Vaccines for all above 18 from May 1 – Here’s everything you need to know about the ‘liberalised Phase-3 of COVID-19 vaccination’

India now has entered the second wave of coronavirus where each passing day appears to be super-deadly. Looking at the current condition of the country, the government on Monday evening announced a ‘liberalised and accelerated Phase 3 strategy of COVID-19 vaccination from May 1.’ The decision was followed by a meeting of Prime Minister Narendra Modi with pharma companies, doctors, Cabinet ministers in charge of health, drugs and officials spanning multiple nodal ministries.

In an attempt to check the surge in COVID-19 cases, the government has relaxed the vaccination regime by allowing all those above the age of 18 years to get COVID vaccination from May 1. With this, the Central government has also “liberalised” the vaccination drive as the government will allow states, private hospitals and industrial establishments to procure the doses directly from the manufacturers.

Phase-3 of immunisation: Liberalised & accelerated

India is going to lead the world’s largest vaccination drive and therefore in ‘Phase-3’ of the National Vaccine Strategy, the Centre will allow the vaccine manufacturers to sell half of their vaccine shots to the state governments and to the open market. While half of the vaccines will be mandatorily sold to the Central government itself.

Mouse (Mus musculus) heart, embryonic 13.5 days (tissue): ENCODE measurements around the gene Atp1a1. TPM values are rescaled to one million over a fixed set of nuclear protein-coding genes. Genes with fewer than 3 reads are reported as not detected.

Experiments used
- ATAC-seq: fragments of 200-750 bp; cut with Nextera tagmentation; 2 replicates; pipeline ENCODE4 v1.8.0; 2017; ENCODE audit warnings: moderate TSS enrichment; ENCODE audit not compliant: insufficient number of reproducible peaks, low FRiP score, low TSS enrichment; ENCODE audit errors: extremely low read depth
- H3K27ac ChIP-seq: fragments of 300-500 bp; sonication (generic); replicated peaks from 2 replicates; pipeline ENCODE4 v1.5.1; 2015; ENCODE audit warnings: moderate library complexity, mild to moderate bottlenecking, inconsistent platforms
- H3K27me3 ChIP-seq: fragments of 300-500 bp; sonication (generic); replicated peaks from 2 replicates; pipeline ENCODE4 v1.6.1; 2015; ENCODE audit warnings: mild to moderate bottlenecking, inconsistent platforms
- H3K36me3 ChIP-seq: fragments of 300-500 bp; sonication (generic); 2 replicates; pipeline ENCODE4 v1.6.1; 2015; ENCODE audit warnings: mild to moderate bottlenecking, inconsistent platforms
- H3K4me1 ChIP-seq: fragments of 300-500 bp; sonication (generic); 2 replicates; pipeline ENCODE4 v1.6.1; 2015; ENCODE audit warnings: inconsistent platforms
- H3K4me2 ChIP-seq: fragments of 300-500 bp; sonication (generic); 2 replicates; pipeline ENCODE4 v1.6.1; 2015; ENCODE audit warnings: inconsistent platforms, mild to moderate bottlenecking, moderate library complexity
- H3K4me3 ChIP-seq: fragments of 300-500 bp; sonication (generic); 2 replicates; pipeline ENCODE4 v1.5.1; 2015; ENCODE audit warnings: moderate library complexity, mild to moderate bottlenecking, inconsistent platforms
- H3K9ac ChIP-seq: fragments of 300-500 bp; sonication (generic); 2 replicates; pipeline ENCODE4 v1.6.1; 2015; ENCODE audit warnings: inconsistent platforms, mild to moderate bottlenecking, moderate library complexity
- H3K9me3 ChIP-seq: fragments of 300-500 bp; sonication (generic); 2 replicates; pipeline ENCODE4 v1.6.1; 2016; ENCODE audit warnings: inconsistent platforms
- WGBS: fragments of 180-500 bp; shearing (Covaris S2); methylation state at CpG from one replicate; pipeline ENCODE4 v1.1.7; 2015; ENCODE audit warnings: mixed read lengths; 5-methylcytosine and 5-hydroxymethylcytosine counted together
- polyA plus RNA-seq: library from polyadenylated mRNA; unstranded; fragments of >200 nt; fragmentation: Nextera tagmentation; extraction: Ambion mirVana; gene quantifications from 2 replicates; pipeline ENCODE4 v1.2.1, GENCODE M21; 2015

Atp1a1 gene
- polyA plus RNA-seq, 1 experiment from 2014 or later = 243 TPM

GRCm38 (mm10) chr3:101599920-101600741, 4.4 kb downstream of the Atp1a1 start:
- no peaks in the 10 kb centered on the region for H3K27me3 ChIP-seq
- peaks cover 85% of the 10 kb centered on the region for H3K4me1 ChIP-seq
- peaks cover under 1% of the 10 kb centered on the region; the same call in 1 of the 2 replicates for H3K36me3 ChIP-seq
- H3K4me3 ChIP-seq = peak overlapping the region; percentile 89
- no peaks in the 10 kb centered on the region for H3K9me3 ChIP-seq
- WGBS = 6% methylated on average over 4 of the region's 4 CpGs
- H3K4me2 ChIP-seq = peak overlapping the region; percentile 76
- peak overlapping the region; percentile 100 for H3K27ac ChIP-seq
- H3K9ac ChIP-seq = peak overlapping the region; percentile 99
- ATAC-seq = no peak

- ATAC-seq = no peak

In order for the manufactures to sold half of their vaccines to the state governments and in the open market, the manufacturers need to make an advance announcement of the price of the vaccine shots. While private hospitals will have to procure their vaccine requirement from the 50 percent vaccines that will be available to the state and open markets.

The 50-50 division between government and non-government channels would be applicable to all vaccines manufactured in the country. While the same 50-50 division will not be applicable to the vaccines that will be imported from foreign manufacturers. Manufacturers of imported vaccines will be free to sell the vaccine doses directly to the states and private players present in the market.

Government centres continue to be free of cost:

Vaccination in government centres will continue to be free of cost and will be on priority. The free of cost vaccines will be available to the eligible population of health-care Workers, front-line workers and all above the age of 45 years. Centre will not pay for the inoculation of the 18-45 years of age group people.

Meanwhile, the Central government, from its share, will allocate vaccines to the states and the Union Territories based on certain criteria. Centre will provide vaccines to different states and UTs based on the number of active cases in a region, and the speed at which the state administration inoculates its residents. Apart from this, the wastage of the vaccine will also be considered in this criterion. Based on these criteria, state-wise quota will be decided and will be communicated to the States adequately in advance.

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